No force on earth can wipe them out of the memory of these people.

No force can stop these people from speaking about the glory of these Two Friends of Man -
unless otherwise willed so by God himself.

But He will not will so.
Because He too will be orphaned without friends (us)

Man without God is not an issue at all.
But God without man is the real issue with God
and He will see to it that He somehow walks or stands of sits or even rests lying on serpent bed,
so that His communion with us is retained at all times.

The relentless talks by persons like us,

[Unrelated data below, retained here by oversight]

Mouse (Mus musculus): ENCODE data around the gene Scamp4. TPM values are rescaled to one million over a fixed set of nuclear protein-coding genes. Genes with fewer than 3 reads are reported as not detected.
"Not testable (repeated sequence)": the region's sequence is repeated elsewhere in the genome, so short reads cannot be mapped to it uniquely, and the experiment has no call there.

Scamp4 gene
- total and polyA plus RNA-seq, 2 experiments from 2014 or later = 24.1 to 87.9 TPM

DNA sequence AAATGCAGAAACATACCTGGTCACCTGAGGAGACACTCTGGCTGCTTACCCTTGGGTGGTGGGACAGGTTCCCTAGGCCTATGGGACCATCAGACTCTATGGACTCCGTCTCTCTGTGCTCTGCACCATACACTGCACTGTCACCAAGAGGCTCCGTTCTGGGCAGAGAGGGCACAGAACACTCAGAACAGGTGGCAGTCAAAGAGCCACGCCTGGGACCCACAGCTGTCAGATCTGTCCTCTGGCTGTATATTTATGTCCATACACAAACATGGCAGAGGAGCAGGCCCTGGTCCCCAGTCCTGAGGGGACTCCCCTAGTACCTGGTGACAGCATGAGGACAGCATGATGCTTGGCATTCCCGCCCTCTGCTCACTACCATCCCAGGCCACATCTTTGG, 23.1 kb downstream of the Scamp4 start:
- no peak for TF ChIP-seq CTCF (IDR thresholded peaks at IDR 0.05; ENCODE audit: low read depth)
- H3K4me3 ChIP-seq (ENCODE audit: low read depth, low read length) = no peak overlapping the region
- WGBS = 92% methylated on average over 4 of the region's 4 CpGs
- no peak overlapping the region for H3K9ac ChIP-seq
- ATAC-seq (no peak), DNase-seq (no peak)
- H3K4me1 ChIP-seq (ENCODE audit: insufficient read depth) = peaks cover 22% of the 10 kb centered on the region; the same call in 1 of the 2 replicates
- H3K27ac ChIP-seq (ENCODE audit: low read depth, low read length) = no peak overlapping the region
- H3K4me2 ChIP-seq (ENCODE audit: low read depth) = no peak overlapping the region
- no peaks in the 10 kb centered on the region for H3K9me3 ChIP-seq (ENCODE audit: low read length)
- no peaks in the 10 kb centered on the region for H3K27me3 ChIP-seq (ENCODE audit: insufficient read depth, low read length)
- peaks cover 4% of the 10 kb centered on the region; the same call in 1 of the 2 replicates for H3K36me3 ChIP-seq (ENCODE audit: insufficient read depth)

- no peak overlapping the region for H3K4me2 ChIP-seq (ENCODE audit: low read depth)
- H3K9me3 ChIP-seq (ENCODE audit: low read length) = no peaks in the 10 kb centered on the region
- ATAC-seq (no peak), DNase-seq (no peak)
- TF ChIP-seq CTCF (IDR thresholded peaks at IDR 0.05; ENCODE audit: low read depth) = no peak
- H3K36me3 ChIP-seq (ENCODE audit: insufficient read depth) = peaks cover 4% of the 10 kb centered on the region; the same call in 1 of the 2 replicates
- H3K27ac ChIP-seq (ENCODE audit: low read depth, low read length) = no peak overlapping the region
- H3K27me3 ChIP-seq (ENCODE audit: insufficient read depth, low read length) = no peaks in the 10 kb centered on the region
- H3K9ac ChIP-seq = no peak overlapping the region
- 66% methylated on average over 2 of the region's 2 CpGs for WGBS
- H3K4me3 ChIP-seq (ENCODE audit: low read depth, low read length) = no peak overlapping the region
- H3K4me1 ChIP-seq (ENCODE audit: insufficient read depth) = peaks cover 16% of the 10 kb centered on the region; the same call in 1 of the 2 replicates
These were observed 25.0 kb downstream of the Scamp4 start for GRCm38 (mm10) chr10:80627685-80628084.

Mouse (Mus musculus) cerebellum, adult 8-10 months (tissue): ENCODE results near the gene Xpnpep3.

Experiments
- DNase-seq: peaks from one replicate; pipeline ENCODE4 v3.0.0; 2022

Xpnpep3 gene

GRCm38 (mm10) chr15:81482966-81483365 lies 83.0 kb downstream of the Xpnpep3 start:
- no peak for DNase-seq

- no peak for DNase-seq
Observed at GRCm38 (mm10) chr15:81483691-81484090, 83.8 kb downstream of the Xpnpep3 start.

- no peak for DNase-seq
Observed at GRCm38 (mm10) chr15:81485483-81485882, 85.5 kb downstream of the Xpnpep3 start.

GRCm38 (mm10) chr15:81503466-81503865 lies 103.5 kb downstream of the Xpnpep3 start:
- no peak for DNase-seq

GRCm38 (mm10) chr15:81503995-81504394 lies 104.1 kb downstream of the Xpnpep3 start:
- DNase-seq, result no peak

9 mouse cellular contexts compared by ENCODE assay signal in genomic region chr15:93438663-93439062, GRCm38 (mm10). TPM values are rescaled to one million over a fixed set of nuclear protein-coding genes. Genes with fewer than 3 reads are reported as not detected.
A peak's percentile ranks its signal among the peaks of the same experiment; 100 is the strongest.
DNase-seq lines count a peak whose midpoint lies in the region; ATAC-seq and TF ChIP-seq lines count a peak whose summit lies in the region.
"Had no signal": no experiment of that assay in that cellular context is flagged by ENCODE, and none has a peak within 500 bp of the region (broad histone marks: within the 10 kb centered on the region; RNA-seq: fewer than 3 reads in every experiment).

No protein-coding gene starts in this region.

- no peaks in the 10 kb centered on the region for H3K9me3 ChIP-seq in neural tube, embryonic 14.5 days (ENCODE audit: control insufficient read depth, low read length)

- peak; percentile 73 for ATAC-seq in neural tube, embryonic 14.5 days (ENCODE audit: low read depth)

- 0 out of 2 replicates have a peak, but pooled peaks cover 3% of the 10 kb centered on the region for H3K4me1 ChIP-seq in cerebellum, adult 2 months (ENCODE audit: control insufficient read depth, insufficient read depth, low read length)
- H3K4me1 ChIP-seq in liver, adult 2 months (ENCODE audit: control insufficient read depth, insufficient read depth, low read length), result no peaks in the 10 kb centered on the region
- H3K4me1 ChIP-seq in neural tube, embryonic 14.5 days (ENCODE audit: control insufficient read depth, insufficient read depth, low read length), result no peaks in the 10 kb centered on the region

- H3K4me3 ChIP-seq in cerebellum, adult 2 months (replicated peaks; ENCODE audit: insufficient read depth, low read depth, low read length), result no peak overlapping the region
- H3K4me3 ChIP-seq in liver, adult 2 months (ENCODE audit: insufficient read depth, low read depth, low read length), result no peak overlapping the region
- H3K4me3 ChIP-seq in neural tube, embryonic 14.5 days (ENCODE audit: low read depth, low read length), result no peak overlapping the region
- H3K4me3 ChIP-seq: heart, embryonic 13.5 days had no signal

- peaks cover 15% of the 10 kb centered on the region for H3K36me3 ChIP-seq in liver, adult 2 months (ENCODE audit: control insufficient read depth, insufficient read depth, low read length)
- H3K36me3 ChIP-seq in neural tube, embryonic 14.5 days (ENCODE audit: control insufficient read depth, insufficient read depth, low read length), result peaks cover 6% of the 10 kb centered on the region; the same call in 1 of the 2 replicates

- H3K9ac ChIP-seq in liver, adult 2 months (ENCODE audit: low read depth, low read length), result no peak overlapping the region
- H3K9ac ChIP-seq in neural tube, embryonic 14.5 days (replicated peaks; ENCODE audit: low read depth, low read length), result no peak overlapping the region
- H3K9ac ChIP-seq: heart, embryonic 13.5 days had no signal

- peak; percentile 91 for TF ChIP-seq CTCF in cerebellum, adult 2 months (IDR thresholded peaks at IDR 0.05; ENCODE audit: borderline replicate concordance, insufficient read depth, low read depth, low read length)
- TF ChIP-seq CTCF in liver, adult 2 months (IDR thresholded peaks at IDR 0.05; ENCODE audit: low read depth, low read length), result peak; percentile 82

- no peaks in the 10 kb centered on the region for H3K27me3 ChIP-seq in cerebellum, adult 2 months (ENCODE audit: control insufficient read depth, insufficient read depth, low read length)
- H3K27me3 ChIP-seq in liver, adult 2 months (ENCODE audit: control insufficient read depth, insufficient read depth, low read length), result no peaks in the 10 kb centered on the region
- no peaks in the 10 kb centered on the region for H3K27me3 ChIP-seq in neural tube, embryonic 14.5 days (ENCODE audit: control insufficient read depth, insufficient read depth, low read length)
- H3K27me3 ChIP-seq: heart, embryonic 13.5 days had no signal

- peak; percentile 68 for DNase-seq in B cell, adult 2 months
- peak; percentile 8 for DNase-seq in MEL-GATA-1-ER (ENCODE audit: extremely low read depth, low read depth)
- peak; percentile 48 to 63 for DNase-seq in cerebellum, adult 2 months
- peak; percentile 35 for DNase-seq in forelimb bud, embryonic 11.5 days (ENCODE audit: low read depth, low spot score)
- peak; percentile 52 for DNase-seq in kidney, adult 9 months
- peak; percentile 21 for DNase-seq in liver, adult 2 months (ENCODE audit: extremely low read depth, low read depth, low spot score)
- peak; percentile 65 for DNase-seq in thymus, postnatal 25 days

about Him and about the issues around Him
are all emanating from this friend-friend relationship,
as we perceive Him to be walking along with us in our journey on this earth.





Sadhu Prof. V. Rangarajan

Founder & Spiritual Head, Sri Bharatamata Gurukula Ashram &
Yogi Ramsuratkumar Indological Research Centre,
Sister Nivedita Academy, Sri Bharatamata Mandir
Srinivasanagar, Krishnarajapuram, BANGALORE 560 036


Phone: 080-25610935 /25613716, Cell: 09448275935

Is Rama God or human being?

Rama himself answers in Valmiki Ramayana,
"Aatmaanam maanusham manye"--"I am only a human being".

Hinduism is a way of life,

which enables a man, who is in the pinnacle of evolution,

to further, ascend to the state of a Divine.

Thus Rama and Krishna,

the heroes of the Indian epics have elevated themselves

through their conduct in life to the status of God or 'Bhagavan',

the Enlightened Being, just as in the modern period,

noble and saintly souls like Sri Ramakrishna Paramahamsaa and Ramana Maharshi